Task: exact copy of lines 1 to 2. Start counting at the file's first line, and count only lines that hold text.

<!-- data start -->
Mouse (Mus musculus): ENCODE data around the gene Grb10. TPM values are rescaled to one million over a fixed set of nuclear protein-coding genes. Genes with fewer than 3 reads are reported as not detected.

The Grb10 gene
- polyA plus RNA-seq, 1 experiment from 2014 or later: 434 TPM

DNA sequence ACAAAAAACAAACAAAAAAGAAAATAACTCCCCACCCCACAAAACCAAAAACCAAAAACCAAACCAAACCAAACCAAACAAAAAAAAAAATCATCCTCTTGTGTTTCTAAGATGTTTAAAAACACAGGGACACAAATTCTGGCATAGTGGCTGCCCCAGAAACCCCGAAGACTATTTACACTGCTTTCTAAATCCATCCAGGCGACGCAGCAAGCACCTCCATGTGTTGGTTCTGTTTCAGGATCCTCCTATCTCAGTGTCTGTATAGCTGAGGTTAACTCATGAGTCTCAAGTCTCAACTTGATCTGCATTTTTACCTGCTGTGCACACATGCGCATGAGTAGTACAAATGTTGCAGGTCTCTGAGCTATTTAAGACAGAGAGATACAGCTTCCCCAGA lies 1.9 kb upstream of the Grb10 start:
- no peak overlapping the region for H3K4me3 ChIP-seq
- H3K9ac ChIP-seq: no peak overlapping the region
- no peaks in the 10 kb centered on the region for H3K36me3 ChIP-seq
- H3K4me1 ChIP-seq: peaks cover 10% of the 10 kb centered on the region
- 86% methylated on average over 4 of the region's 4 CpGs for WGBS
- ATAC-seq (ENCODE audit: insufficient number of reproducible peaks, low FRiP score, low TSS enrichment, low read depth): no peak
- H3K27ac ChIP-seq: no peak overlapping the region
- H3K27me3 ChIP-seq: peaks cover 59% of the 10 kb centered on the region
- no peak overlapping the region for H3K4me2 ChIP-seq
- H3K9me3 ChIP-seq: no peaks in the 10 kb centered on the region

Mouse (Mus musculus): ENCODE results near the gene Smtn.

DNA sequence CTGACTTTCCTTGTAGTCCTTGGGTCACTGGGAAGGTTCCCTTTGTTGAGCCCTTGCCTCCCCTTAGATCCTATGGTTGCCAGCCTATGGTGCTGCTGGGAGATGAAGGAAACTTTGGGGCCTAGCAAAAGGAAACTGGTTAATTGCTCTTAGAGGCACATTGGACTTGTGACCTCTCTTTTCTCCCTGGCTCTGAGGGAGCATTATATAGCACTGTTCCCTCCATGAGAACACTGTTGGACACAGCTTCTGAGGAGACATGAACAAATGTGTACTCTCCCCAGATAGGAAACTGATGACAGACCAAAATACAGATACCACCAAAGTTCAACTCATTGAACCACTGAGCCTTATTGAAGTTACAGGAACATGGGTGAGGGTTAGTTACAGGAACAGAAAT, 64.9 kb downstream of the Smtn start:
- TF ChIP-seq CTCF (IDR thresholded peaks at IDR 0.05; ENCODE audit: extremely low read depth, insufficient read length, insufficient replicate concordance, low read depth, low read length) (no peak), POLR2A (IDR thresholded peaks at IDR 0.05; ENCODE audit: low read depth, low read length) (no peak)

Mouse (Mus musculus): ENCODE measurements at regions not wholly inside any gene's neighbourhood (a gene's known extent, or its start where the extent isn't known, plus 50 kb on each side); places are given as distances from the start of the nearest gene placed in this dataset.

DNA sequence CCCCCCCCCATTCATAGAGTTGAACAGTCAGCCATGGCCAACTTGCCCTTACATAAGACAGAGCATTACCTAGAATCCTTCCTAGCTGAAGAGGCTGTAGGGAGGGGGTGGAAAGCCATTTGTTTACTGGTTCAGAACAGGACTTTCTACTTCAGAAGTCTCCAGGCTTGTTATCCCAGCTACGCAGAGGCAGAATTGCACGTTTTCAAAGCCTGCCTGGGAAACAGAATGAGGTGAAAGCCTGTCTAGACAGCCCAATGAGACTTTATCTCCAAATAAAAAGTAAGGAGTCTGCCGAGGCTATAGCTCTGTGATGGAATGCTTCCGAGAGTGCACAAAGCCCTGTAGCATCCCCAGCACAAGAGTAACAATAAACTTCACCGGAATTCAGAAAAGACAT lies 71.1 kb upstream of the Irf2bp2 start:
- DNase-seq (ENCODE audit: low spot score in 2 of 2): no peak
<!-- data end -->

Mouse (Mus musculus): ENCODE data around the gene Grb10. TPM values are rescaled to one million over a fixed set of nuclear protein-coding genes. Genes with fewer than 3 reads are reported as not detected.

The Grb10 gene